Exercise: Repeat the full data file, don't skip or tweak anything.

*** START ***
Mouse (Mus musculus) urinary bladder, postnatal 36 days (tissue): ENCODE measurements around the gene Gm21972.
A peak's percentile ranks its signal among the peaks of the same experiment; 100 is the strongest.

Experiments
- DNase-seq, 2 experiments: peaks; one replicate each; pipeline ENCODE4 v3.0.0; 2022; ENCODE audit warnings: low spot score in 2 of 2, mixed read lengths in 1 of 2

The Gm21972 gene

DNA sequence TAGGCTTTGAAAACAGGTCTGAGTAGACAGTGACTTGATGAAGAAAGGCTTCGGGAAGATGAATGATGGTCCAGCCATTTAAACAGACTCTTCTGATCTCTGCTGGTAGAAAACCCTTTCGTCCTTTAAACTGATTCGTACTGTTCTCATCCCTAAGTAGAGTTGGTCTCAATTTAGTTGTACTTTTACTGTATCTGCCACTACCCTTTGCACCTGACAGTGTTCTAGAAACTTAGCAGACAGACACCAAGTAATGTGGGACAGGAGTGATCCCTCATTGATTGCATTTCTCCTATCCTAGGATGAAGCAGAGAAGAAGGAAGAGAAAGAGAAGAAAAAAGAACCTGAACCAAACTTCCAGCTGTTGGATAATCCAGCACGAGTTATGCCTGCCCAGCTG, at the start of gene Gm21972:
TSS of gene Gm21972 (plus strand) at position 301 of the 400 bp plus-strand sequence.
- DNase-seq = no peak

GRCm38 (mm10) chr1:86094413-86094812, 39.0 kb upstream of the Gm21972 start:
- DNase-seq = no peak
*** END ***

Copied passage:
Mouse (Mus musculus) urinary bladder, postnatal 36 days (tissue): ENCODE measurements around the gene Gm21972.
A peak's percentile ranks its signal among the peaks of the same experiment; 100 is the strongest.

Experiments
- DNase-seq, 2 experiments: peaks; one replicate each; pipeline ENCODE4 v3.0.0; 2022; ENCODE audit warnings: low spot score in 2 of 2, mixed read lengths in 1 of 2

The Gm21972 gene

DNA sequence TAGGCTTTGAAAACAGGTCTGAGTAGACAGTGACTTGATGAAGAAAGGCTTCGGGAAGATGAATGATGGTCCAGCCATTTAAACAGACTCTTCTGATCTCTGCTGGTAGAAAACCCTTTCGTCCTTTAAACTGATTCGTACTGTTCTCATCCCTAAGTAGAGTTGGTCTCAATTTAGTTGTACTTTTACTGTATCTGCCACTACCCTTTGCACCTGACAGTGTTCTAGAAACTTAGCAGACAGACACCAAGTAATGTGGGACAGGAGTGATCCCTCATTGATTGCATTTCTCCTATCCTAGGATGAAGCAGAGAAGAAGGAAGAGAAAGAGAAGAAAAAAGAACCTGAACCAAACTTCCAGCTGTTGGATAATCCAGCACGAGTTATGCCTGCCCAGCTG, at the start of gene Gm21972:
TSS of gene Gm21972 (plus strand) at position 301 of the 400 bp plus-strand sequence.
- DNase-seq = no peak

GRCm38 (mm10) chr1:86094413-86094812, 39.0 kb upstream of the Gm21972 start:
- DNase-seq = no peak